Babri Masjid panel caution on temple ordinance
'If any effort is made to bring an ordinance the committee will move the Supreme Court in time to maintain the status quo'
- Published 21.06.19, 7:29 AM
- Updated 21.06.19, 7:29 AM
- 2 mins read
The Babri Masjid Action Committee of the All India Muslim Personal Law Board has cautioned the Narendra Modi government against bringing an ordinance to clear the decks for a Ram temple in Ayodhya, saying it would move the Supreme Court to counter any such attempt.
The assertion came after the committee met in Lucknow on Thursday to work out a strategy following BJP ally Shiv Sena’s suggestion that the Centre might bring in such an ordinance.
“The committee was informed (by its legal cell) about the status of the (Ramjanmabhoomi-Babri Masjid) title suit. The committee has expressed its satisfaction over the legal strategy and pleading of the case (by its lawyers) in the apex court,” law board convener Jafaryab Zilani told reporters after the meeting.
“If any effort is made to bring an ordinance the committee will move the Supreme Court in time to maintain the status quo.”
The Ayodhya land dispute is now before the top court. A host of Sangh parivar leaders had before the general election urged the government to issue an ordinance to clear the way for the temple’s construction, but Modi had in a pre-poll interview said he would wait for a court verdict.
At the last hearing early this year, the top court had formed a panel to explore an out-of-court settlement. The panel is understood to have submitted its report to the court.
Thursday’s meeting of the Babri action committee in Lucknow came days after Sena chief Uddhav Thackeray had asserted that the Modi government would soon build a Ram temple in Ayodhya and suggested this might be done through an ordinance.
“Modi has the confidence to bring an ordinance in the Lok Sabha for constructing the temple in Ayodhya. The Shiv Sena will support the government on this,” Uddhav, who had on Sunday prayed at the makeshift Ram temple with all his 18 Lok Sabha MPs, said.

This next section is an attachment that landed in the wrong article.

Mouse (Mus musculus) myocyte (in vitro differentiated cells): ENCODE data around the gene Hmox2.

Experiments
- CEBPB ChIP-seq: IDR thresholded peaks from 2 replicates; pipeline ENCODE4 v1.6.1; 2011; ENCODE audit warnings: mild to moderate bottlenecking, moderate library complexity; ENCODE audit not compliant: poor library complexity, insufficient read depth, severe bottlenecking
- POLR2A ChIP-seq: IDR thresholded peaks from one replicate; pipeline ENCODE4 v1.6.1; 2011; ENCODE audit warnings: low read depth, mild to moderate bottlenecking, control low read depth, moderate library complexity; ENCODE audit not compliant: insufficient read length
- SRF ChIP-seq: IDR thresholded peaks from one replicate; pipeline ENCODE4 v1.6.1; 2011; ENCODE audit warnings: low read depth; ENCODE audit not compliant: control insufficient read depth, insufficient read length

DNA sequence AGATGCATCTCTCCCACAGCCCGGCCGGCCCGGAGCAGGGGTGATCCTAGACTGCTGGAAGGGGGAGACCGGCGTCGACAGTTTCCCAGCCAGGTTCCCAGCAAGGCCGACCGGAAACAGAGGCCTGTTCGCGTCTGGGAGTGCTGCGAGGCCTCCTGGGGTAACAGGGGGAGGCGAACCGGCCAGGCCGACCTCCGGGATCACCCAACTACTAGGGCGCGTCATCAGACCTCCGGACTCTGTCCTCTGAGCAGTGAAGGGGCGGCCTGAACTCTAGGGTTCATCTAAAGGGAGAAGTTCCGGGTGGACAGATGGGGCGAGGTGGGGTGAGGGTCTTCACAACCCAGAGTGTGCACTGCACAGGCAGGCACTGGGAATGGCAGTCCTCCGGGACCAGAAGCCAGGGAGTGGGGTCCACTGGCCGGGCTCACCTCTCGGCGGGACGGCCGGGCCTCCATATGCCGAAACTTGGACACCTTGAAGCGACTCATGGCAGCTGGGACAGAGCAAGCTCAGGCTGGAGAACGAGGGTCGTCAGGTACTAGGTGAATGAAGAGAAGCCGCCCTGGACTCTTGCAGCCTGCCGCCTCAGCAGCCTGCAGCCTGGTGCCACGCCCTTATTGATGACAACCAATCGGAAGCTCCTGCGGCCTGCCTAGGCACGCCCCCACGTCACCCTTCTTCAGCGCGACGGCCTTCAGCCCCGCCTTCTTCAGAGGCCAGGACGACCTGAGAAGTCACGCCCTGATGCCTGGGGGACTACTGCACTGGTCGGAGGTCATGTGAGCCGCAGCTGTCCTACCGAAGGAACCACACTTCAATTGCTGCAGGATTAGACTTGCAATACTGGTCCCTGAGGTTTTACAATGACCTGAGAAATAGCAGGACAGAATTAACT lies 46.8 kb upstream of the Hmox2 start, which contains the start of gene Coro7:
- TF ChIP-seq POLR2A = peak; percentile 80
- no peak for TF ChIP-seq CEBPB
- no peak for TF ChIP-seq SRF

Ordinances can be promulgated only when Parliament is not in session. They must, however, be ratified by Parliament within six weeks of the start of a session.
At a series of meetings of the Vishwa Hindu Parishad in Ayodhya and Haridwar last week, the sadhus of the organisation had demanded that the Centre build the temple soon.
Uttar Pradesh chief minister Yogi Adityanath is a member of the VHP.
Zilani said the Babri action committee “expressed its concern over the attitude of the present Uttar Pradesh government”.
The committee, he said, felt that the government was “apparently going against the written statement of the UP government of 1950 and the then district magistrate as they had admitted in the court at that time that Muslims had been offering prayers in the Babri Masjid for centuries and Hindus never worshiped there”.
“The present UP government is treating itself as a government of the believers of a particular religion, whereas, as per the Constitution of India, a government doesn’t belong to any religion,” Zilani said, giving details of the action committee’s discussions where around two dozen members were present.
The Hindu side mostly banks on the argument that Muslims never offered prayers at the disputed site.
The Muslim law board had formed the action committee to plead the case of the Sunni Central Waqf Board, one of the three parties in the Ayodhya case. The other two are the Nirmohi Akhara and Ram Lalla Virajman (infant Ram), represented by a VHP leader.